State GOP’s fundraising choice: Lean on big donors or get $10 a month from thousands?
There’s at least one thing California Republicans can still agree on: To recover from brutal midterm election losses, they need to raise a lot more money.
But when delegates vote to elect the party’s next chair this weekend, they’ll weigh pitches from two front-running candidates with very different views about just how to put Republicans on the offensive again in a blue state that’s a reliable cash machine for Democrats.
Jessica Patterson, chief executive of California Trailblazers, a group that trains Republican legislative candidates, has said her long-standing rapport with top-dollar donors will help move the party forward.
But Travis Allen, the hard-charging former gubernatorial candidate running against her, has decried “special-interest billionaires” who fund the party and says he wants to instead fill its coffers with an unprecedented grass-roots fundraising effort that would ask thousands of “ordinary California Republicans” to make small monthly contributions.
Many who have labored for years to put the state GOP back on track are worried Allen’s approach is unrealistic and could plunge the organization into further disarray.
Over the last decade, California Republicans have been consistently outgunned financially, raising just 60% of the money the California Democratic Party brought in during that same period.
In the 2018 election cycle, soaring energy among Democratic activists and a boost from small donors through online giving platforms such as ActBlue widened the gulf: California Democrats raised a record $62.4 million to Republicans’ $35.6 million.
To close the gap, the new leadership of the California Republican Party must reassure donors that they have a credible path forward.
“I look at people who contribute as investors, and investors want to get a return on their investment,” said departing Chairman Jim Brulte. “They don’t expect to win every election … but investors have to have confidence that A. you know what you’re talking about, and B. you will keep your word.”
State Republicans believe they have an effective strategy to push back against the Democrats’ “one-party rule” in California by pointing out the oversteps they are sure will come with a new, emboldened Democratic governor eager to take on an ambitious, expensive policy agenda — if only they can get the funds to do it.
Brulte, who helped steer the party back from the brink of insolvency, said the next chair’s most important task is to establish confidence among donors. When he hands over the reins, he’ll leave the organization with just enough money in its operating accounts to keep it functioning for a couple of months.
”If we want to win back any of those congressional seats that we just lost, we’re going to have to have an infrastructure in place,” said Erik Weigand, treasurer of the Republican Party of Orange County, who saw a complete wipeout of GOP-held House seats in his historically conservative county. “The Democrats are just licking their chops; they smell blood in the water.”
Weigand is among those skeptical of Allen’s plan to raise funds by soliciting $10 a month — $120 a year — from 100,000 Californians.
Fewer than half that number gave as much to the state Republican Party last year.
A third candidate, longtime party activist Steve Frank, wants to revamp the party by focusing on its voter registration efforts, but he has not said how he would fund such a proposal. His ideas include expanding mail solicitations and asking small donors to give more often.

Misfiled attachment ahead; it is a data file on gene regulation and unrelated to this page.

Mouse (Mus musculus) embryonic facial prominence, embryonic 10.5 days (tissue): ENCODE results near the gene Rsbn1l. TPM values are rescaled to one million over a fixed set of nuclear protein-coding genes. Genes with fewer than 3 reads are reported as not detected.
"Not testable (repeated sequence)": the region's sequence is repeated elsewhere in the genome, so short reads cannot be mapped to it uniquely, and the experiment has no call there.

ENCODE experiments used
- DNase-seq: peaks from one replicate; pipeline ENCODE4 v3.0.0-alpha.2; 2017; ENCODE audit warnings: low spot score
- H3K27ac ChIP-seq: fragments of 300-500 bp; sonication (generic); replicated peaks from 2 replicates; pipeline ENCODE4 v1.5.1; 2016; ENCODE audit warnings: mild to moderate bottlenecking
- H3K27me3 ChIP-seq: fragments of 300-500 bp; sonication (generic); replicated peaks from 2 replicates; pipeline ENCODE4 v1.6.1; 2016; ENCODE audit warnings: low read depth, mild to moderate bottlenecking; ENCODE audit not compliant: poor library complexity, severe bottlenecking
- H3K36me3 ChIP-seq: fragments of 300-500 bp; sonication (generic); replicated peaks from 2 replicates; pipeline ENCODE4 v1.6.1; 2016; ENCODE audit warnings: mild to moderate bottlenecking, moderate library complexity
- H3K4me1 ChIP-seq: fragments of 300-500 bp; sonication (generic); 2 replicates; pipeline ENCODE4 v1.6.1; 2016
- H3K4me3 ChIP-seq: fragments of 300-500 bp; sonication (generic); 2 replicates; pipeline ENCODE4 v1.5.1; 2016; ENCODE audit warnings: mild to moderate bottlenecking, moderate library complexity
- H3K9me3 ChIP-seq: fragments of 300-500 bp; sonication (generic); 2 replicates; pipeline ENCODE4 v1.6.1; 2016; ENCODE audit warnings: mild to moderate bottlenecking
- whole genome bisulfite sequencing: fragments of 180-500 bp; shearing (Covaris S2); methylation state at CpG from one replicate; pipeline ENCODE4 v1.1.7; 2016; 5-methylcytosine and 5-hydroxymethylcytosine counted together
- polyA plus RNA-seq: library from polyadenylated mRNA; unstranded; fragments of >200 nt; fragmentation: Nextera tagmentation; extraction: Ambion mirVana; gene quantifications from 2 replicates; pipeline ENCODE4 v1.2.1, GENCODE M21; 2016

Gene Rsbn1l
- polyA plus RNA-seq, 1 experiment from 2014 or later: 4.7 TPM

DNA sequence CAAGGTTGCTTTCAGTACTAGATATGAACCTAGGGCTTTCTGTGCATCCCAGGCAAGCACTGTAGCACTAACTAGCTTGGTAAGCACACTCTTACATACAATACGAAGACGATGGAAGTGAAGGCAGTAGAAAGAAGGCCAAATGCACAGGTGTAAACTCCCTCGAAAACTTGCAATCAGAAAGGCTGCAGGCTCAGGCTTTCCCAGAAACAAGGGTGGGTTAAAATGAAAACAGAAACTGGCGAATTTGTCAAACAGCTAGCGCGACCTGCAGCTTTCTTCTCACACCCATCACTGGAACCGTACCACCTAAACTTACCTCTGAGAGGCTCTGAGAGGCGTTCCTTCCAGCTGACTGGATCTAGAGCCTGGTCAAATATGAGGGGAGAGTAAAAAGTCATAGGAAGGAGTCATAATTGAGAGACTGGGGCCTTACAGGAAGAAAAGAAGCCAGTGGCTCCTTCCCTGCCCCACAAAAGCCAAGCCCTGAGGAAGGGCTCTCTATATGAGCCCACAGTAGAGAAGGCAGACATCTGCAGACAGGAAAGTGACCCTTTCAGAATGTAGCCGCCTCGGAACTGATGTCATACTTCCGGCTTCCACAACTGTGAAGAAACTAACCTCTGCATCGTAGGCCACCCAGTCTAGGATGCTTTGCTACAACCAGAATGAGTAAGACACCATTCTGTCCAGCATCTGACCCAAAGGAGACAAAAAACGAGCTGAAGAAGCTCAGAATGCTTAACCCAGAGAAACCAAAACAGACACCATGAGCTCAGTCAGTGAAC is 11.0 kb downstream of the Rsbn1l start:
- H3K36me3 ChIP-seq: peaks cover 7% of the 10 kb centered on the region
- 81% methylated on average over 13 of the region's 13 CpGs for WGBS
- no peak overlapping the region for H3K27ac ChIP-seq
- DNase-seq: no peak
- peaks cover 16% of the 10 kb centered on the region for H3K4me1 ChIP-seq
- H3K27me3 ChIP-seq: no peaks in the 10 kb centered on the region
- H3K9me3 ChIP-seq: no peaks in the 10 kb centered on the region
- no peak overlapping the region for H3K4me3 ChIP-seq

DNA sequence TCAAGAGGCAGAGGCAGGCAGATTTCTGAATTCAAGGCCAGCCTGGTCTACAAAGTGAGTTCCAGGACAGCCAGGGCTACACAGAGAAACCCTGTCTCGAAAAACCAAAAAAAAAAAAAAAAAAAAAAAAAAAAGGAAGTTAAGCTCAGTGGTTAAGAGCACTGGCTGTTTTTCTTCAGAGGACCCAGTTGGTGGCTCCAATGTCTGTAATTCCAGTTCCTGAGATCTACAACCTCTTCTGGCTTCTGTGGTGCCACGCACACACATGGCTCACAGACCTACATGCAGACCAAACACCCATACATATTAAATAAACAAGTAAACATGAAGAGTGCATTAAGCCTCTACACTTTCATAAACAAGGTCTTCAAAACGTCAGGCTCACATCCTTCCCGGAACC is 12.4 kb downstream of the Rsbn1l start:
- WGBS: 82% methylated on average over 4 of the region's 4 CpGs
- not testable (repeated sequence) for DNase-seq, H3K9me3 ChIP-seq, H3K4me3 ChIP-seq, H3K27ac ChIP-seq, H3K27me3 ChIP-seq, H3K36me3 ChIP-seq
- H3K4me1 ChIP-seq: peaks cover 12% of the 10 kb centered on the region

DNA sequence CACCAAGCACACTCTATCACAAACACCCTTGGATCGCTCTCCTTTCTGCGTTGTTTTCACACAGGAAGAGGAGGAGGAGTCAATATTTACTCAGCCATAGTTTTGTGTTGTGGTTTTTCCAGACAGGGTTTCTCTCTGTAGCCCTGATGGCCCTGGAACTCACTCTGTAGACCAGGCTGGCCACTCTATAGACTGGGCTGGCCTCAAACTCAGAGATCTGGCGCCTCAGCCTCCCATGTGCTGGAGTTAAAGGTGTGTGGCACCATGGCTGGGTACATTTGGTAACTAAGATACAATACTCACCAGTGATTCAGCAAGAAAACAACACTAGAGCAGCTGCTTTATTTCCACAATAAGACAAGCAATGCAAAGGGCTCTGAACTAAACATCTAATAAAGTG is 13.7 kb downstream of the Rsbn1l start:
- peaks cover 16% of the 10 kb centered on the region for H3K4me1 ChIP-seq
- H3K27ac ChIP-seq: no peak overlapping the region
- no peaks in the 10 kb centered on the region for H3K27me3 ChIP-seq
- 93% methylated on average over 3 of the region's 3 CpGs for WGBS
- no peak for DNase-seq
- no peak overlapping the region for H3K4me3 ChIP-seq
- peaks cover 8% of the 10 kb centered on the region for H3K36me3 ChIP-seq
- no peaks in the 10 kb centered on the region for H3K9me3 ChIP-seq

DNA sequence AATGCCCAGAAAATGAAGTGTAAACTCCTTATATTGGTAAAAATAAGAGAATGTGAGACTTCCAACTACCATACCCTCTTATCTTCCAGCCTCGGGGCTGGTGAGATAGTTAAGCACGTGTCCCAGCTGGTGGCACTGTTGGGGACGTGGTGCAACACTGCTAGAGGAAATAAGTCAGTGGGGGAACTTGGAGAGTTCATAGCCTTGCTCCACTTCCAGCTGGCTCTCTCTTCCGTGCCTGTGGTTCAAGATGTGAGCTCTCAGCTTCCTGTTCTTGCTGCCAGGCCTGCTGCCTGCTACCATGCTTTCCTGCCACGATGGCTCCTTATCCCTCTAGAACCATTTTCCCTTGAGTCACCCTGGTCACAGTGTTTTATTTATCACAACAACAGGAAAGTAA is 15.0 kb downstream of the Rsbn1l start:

But an analysis of internal fundraising data obtained by The Times shows that the party has leaned heavily on its biggest donors and that reversing that trend would be a monumental task.
Data show that those giving $10,000 or more have accounted for 76% of the California Republican Party’s fundraising since 2013. The small circle of donors who wrote checks for $100,000 or more — a few dozen people per election cycle — accounted for more than 36% of the money the party took in over the same period. Many of the most influential GOP donors have backed Patterson, as have most of California’s Republican state legislators and six of the party’s seven remaining House members.
Allen’s appeal to a frustrated but passionate cadre of activists has left donors nervous.
Tom Ross, political director for the New Majority, a group of wealthy Orange County donors including apartment developer Michael Hayde and retired Automobile Club CEO Tom McKernan, says those who have endorsed Patterson and wield considerable sway in the party are ready to help Republicans win back congressional and legislative seats.
“At the same time, we’re waiting to see the results of the [chairmanship] election,” Ross said.
“There’s a trust level with Jessica that I know if she’s elected, on Day One we’re going to be able to move ahead,” he said. If she’s not elected, “the whole process could slow to make sure that the party is functional and trustworthy.”
Meanwhile, on Wednesday evening Frank and Allen sent out a joint email to supporters each urging them to support the other in an attempt to block Patterson’s path to the chairmanship. Frank said he and Allen agree that “she would destroy what’s left of the party.”
The fate of the California Republican Party wasn’t always so dependent on its leader’s personality and relationships with donors.
For decades, it functioned as an offshoot of GOP presidential campaigns and to support gubernatorial candidates in midterm elections. State party officials raked in a healthy share of the cash raised by candidates as they tried to win California and used campaign consultants to direct the party.